The Tall Ten came into my life early March 2009. The new model was designed and built by Yamaha Italy for the Euoropean market and went into production in 2008.
I searched the UK Yamaha Dealers in 2008 for one – to no avail. ‘Oh – they are all being sold in Europe Sir’ – load of nonsense – I had been all over Europe that year and never got a sniff of the new Tenere till December when one turned up at my hotel in Cyprus. It had cost the happy owner over 9000 euros to bring it in from the Italian factory as a Direct Import.
When they did arrive in the UK in numbers early in 2009 I was first in the queue with my pile of readies – less than £6000 for the bare bike plus a set of panniers and a few bits and bobs like engine protection bars and an essential centre-stand. Longer dogbones to lower the bike came later but were whipped off again after a fraught visit to a fussy MOT station one year.
I took possession and had intended heading for Europe – down through Germany with the Balkans my target. Unfortunately the keys had snapped in the stiff locks of the panniers first time of trying and neither I nor the dealer could get Mr Yamaha to cough up a new set in time for my departure.
As you can imagine Givit was real upset by this time. His humour improved when his local Timpson KeyCutter produced a fresh set of keys which did the job so well that he got on his way south and never fitted the spare lock barrels and keyset that had eventually arrived from Mr Yamaha by the time he returned to the UK.
Yes she has had a taste of ‘weather’ but through both good and bad she has never missed a beat.
We covered about 20000 miles those first three years – over to Eastern Europe – down round the Balkans – all over the UK too including a snow-bound Braemar – wind swept Tiree – beautiful Barra —
and the rest of the Outer Hebrides where it rained virtually non-stop for two weeks solid. It will certainly make me think twice about going back there although islands don’t come lovelier than Berneray when the sun shines.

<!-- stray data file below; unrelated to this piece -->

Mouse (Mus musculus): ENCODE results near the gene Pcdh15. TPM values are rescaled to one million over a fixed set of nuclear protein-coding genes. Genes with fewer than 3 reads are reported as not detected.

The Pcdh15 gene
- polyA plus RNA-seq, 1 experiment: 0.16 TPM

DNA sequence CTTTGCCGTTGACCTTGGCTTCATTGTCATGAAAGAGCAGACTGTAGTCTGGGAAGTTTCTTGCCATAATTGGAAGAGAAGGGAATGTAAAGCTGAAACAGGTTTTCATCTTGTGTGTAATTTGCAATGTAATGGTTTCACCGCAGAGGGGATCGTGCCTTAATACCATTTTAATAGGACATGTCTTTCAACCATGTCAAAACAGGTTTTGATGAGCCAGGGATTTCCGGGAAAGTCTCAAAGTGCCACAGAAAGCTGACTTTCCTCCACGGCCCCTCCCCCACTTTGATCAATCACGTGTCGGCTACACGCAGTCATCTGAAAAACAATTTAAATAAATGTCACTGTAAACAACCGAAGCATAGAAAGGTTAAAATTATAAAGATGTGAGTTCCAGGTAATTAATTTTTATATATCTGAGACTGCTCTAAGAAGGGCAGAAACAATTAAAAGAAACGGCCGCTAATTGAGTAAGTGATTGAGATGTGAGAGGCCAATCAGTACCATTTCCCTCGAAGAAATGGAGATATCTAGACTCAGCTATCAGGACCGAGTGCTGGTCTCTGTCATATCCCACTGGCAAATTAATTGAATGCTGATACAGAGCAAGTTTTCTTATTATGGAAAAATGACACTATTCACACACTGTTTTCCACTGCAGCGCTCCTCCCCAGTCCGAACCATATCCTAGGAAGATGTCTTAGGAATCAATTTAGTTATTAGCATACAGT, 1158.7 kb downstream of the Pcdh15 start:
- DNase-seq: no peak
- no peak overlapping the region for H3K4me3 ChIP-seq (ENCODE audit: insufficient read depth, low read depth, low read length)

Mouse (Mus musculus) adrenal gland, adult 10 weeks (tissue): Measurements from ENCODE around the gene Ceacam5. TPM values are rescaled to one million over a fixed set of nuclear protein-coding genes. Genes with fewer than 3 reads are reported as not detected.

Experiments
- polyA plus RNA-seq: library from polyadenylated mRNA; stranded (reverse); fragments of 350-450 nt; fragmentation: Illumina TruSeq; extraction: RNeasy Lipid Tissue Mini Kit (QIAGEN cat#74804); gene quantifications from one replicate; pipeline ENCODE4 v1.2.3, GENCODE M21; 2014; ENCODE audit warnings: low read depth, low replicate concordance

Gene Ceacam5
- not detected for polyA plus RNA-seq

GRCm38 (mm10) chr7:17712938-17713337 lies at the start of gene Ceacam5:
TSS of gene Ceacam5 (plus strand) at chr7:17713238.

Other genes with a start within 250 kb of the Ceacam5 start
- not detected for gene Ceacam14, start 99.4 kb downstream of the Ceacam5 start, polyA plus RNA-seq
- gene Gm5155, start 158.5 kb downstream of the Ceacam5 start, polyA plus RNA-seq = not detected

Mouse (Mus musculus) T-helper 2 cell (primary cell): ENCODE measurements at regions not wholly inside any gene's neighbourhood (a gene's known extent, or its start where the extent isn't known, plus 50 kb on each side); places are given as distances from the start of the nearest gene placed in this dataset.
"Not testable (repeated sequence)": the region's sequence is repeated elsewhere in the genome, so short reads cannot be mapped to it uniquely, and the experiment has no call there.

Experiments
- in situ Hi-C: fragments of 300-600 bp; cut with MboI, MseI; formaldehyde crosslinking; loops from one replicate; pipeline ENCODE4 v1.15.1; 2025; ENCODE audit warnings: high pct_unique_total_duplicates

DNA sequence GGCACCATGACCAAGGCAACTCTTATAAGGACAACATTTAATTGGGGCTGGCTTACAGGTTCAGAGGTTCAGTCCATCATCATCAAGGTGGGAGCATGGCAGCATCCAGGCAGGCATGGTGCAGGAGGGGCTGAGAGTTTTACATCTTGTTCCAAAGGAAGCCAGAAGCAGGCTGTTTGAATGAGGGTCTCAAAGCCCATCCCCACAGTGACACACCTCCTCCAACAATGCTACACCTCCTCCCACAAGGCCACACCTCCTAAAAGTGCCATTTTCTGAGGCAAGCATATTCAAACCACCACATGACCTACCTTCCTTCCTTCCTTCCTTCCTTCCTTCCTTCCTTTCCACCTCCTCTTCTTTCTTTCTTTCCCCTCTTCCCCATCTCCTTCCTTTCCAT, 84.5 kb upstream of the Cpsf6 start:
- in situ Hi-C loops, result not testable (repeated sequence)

The 60 odd mpg from her single cylinder motor is a blessing with the Ten – unlike the big four cylinder bikes I had become accustomed to.
I carried out some minor mods along the way – some worked – I pulled off the autobahn one day after hours of hammering her flat out at 108 mph. I took out my Swiss Army knife – lifted the seat and cut the right-angled snorkel clean off the air cleaner inlet.
A ‘result’ – after brimming the big tank with fuel my next couple of hundred miles were covered at 113 mph!
Then there was the neat ‘chin’ deflector I made and fitted in an attempt to stop the 100 mph wind coming up through the fork leg aperture in front of the fuel tank. It worked well – until one very windy day scudding down the M74 – an extra strong gust in our faces almost lifted the bike and I over the banking into a roadside field. The neat ‘chin’ deflector soon joined the scrap pile of ‘bad ideas’ after that!
All-in-all she has been a good buy. The tall after-market electric blue screen was a pleasure to sit behind although it did cut about 8 mph off her top speed. Shame I managed to break it in a clumsy attempt to modify it – something else for the scrap pile in the corner.
I still have the Tall Ten although she has yet to join me on the Isle of Luing – but —
after going through all my old pics of her for this post I have the urge to ride again and don’t be surprised if she arrives up here sometime soon.